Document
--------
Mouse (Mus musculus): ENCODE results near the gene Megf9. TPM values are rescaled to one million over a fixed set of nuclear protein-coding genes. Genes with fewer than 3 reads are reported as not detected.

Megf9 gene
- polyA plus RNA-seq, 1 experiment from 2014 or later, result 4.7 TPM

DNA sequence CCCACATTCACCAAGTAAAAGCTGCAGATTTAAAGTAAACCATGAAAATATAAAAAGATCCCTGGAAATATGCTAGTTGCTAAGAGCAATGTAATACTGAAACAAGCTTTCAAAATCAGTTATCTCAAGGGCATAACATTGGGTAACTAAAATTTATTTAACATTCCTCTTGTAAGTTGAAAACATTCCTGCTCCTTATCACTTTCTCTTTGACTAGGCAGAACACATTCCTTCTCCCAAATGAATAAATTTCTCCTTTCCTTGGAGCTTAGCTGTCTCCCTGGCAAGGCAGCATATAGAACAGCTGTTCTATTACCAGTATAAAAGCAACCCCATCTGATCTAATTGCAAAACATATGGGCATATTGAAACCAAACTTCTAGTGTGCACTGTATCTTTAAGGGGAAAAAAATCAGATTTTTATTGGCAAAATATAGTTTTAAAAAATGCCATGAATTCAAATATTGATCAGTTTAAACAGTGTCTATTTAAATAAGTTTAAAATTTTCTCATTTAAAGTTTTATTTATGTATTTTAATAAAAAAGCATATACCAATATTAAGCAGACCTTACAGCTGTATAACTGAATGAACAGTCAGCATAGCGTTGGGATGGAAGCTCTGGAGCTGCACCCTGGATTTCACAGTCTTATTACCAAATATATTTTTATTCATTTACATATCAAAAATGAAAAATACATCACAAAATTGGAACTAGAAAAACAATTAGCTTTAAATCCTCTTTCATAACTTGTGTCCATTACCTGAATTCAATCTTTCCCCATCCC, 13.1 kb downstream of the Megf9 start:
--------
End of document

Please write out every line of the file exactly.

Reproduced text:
Mouse (Mus musculus): ENCODE results near the gene Megf9. TPM values are rescaled to one million over a fixed set of nuclear protein-coding genes. Genes with fewer than 3 reads are reported as not detected.

Megf9 gene
- polyA plus RNA-seq, 1 experiment from 2014 or later, result 4.7 TPM

DNA sequence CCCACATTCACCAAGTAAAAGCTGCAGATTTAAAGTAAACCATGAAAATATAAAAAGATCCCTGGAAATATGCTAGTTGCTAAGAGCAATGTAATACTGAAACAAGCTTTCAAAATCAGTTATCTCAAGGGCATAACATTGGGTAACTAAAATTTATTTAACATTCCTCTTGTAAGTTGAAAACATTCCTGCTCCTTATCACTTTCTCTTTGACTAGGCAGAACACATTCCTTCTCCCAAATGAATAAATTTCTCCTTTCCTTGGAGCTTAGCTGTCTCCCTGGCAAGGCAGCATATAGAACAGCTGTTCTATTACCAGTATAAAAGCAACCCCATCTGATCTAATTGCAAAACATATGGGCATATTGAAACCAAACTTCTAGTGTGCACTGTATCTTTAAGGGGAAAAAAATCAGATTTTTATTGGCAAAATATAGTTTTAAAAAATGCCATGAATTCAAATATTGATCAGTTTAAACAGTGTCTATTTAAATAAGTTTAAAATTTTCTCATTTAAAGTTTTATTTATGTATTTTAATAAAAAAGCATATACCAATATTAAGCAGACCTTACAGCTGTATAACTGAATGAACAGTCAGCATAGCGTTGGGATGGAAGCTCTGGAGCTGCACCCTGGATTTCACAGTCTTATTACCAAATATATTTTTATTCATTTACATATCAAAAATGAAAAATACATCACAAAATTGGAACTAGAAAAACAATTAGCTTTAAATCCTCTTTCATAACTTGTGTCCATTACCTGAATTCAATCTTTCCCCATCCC, 13.1 kb downstream of the Megf9 start: